Reviewed studies found that communication andknowledge about hope, interpersonal, transpersonal andintrapersonal relationships, quality of patient experience andsocial functioning and the theme of environmental comfort foundthat mention on safe medication administration and differentiatedenvironment. The most reliable results in this study are fromphysical and psychological aspects, especially as they opposethe symptom management programs. Socio-cultural andenvironmental issues are less used to measure and determinethe outcome of the study. However, the discomfort associatedwith socio-demographic factors is mainly related to physicalactivities from nursing interventions offered.24 One aspect thatis clearly evident in the previous studies is that the nursingoutcomes were developed from the nurse’s perspective; notfrom the patient’s’ perception. This may be considered negligence.The relationship between patient expectations and chemotherapyrelatedside effects indicates that expectations can be a usefulintervention to reduce the burden of the adverse effects.25 Patientneeds arising from patient interviews are very important in thedesign of efficiency and safety in treatment.26

Figure 2: Common concepts in nursing outcomes of patient’s comfort during neoplastic chemotherapy.

The definition of comfort outcomes from the integrativestudies was that symptoms are relieved or discomfort isrelieved in terms of physical and psychological symptoms.Comfort outcomes need to be supported by a good socioculturaland environmental status which allows the patients to engagein effective self-management and also to adapt well totreatment.

Alleviation of symptoms by self-management supportrelies on active exploration of the patient’s feelings andsymptom-management patterns. Professional care should betailored to the patient’s perspective and environmentaldeterminants. The key factors that influence their selfmanagementwith chemotherapy-related symptoms involvesthe process of experiencing and learning how the side effectsare holding over time and how to deal with them. Patients willexperience symptoms personally. Their symptom-managementpatterns are shaped by personal factors including physical andpsychosocial aspects; coping with cancer and cancer treatment;perceived level of control; and environmental factors, such asprofessionals’ attitude and resources of information.27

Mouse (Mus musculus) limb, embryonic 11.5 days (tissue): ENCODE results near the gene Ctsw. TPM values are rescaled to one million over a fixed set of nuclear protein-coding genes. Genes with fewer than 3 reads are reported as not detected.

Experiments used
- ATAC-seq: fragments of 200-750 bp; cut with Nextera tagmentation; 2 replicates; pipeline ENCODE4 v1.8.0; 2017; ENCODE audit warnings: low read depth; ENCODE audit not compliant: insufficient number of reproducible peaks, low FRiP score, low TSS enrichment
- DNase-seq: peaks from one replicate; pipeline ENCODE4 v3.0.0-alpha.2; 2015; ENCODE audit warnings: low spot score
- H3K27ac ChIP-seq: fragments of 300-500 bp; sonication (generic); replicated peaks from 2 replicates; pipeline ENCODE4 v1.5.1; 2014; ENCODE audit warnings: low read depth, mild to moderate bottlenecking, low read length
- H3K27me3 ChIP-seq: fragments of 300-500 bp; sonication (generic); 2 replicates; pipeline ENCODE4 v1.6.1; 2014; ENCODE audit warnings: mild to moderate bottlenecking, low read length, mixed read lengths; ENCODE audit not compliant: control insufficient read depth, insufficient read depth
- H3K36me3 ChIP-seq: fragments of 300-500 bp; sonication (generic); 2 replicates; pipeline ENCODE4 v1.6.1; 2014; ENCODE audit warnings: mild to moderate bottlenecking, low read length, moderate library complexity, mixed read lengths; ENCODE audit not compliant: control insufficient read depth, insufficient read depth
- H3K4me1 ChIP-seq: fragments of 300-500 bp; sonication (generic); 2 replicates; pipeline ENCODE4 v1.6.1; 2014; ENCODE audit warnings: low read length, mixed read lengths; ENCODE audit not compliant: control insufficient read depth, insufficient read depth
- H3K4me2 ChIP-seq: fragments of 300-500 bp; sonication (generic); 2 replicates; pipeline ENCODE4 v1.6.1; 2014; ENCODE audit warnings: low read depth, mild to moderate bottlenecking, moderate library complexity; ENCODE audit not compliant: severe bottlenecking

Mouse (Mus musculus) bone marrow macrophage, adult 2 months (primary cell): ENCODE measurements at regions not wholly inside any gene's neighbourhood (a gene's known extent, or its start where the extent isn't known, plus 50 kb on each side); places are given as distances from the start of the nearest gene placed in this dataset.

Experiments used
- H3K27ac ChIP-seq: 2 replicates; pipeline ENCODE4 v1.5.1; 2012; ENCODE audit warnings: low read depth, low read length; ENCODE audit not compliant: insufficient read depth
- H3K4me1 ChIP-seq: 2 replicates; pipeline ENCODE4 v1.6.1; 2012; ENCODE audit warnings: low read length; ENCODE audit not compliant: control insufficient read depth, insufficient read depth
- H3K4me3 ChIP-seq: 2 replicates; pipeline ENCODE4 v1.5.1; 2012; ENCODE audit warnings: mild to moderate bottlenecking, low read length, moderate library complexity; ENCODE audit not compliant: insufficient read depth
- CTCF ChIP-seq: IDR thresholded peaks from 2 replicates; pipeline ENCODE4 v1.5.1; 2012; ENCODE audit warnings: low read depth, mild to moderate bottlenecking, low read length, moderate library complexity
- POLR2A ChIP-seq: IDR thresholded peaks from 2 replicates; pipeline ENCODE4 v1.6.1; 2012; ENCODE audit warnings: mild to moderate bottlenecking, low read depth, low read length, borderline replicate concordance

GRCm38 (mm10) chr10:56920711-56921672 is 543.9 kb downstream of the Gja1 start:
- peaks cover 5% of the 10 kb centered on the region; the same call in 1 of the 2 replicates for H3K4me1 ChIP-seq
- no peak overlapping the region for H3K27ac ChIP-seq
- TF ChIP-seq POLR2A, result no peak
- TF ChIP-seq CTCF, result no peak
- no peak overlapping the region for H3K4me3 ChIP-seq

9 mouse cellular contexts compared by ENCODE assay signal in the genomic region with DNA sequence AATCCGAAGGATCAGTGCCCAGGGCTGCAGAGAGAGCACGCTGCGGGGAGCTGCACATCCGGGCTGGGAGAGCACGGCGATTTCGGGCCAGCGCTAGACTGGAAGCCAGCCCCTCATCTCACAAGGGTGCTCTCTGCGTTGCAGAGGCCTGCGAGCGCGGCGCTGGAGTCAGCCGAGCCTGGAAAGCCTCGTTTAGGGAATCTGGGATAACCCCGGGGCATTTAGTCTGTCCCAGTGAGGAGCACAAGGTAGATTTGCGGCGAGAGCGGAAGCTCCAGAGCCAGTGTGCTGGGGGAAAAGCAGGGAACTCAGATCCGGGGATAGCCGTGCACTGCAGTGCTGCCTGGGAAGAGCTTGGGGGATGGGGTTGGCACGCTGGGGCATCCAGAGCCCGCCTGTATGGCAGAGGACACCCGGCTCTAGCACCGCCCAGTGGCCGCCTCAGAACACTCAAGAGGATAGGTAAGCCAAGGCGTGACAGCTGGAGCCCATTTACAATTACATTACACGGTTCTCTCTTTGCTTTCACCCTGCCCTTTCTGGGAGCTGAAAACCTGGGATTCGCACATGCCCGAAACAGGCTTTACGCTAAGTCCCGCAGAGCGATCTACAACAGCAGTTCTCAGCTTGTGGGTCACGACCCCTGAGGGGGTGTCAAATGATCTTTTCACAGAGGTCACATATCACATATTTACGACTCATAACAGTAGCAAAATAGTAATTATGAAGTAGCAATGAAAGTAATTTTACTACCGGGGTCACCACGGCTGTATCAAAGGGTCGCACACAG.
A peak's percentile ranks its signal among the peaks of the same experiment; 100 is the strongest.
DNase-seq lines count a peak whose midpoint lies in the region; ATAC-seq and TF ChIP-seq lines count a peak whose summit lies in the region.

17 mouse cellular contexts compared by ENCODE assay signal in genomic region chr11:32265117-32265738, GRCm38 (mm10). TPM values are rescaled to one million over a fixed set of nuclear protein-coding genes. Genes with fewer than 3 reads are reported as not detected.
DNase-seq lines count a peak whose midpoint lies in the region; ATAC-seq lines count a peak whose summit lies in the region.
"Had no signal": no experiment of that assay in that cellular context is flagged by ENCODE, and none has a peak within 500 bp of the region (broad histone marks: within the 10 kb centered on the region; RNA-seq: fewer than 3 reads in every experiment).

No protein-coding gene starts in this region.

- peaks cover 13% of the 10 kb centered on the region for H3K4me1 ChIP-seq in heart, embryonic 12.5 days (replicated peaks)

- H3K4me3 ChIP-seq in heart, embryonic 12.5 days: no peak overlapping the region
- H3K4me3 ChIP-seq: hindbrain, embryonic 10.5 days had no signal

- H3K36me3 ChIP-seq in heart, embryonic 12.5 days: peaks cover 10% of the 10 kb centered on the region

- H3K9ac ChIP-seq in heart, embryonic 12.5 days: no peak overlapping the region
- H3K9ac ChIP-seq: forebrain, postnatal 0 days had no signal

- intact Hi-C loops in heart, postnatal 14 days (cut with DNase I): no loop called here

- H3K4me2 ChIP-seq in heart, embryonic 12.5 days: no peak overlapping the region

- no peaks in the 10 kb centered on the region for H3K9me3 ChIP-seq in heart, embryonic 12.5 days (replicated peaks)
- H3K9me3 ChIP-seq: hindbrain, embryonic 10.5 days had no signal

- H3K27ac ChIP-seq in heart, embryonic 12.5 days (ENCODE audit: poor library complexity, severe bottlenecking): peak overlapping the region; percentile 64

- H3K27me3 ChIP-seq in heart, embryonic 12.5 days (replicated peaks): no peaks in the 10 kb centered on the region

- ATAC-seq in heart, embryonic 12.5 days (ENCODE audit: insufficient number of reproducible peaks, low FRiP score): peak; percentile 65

The development of services and interventions that meetthe complex needs of the patients potentially prevent latereferral to psychological services.28 Recommendations fromKolcaba’s Middle-Range Theory of Comfort states thatnurses use comfort content to identify health care needs anddesign interventions for the person in care; and nurses mustidentify intervention variables that affect the success of theintervention. The effectiveness of the intervention(s) is/aredetermined by comparing patients’ comfort before and afterimplementation of intervention.29 The nursing outcomes ofcancer patients receiving chemotherapy are connected tocollaboration among multidisciplinary team and settings.Early detection is important to continue to examine strategiesthat help improve symptom management during chemotherapy.30

The gap identified in this study is that the nursing outcomesof the patients’ comfort after receiving chemotherapydid not address the patient’s needs or perception; but ratherwere based on the stakeholders’ perspectives. Furthermore,the patient’s view about the meaning of comfort is quite vague.If the purpose is to measure the effectiveness of interventionsto relieve discomfort, researchers should conduct a qualitativestudy to explore the patient’s feelings first before developinga standardized intervention program that covers all facets ofcomfort for desirable nursing outcomes. This could create aninnovative approach to enhance the patient’s quality of lifeand satisfaction.